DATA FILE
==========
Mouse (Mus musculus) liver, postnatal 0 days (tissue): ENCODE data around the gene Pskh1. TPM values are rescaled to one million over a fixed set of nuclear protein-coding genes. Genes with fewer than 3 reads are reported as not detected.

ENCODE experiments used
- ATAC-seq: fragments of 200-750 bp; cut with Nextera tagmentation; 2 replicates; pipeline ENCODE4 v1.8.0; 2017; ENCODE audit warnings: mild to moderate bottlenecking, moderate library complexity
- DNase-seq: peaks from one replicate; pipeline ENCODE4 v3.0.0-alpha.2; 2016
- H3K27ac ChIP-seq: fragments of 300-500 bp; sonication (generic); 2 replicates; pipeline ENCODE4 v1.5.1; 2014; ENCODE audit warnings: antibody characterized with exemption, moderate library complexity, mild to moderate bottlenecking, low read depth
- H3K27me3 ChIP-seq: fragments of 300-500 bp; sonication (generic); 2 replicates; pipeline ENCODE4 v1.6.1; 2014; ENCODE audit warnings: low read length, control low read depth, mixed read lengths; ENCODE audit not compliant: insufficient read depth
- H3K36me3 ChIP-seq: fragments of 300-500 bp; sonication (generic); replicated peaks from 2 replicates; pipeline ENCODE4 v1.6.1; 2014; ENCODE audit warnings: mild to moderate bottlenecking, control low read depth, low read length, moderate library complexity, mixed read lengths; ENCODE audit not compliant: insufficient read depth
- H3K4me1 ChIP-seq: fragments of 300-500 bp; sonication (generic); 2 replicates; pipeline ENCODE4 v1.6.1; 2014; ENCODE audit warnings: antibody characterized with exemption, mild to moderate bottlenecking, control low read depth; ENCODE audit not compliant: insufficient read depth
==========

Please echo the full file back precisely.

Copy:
Mouse (Mus musculus) liver, postnatal 0 days (tissue): ENCODE data around the gene Pskh1. TPM values are rescaled to one million over a fixed set of nuclear protein-coding genes. Genes with fewer than 3 reads are reported as not detected.

ENCODE experiments used
- ATAC-seq: fragments of 200-750 bp; cut with Nextera tagmentation; 2 replicates; pipeline ENCODE4 v1.8.0; 2017; ENCODE audit warnings: mild to moderate bottlenecking, moderate library complexity
- DNase-seq: peaks from one replicate; pipeline ENCODE4 v3.0.0-alpha.2; 2016
- H3K27ac ChIP-seq: fragments of 300-500 bp; sonication (generic); 2 replicates; pipeline ENCODE4 v1.5.1; 2014; ENCODE audit warnings: antibody characterized with exemption, moderate library complexity, mild to moderate bottlenecking, low read depth
- H3K27me3 ChIP-seq: fragments of 300-500 bp; sonication (generic); 2 replicates; pipeline ENCODE4 v1.6.1; 2014; ENCODE audit warnings: low read length, control low read depth, mixed read lengths; ENCODE audit not compliant: insufficient read depth
- H3K36me3 ChIP-seq: fragments of 300-500 bp; sonication (generic); replicated peaks from 2 replicates; pipeline ENCODE4 v1.6.1; 2014; ENCODE audit warnings: mild to moderate bottlenecking, control low read depth, low read length, moderate library complexity, mixed read lengths; ENCODE audit not compliant: insufficient read depth
- H3K4me1 ChIP-seq: fragments of 300-500 bp; sonication (generic); 2 replicates; pipeline ENCODE4 v1.6.1; 2014; ENCODE audit warnings: antibody characterized with exemption, mild to moderate bottlenecking, control low read depth; ENCODE audit not compliant: insufficient read depth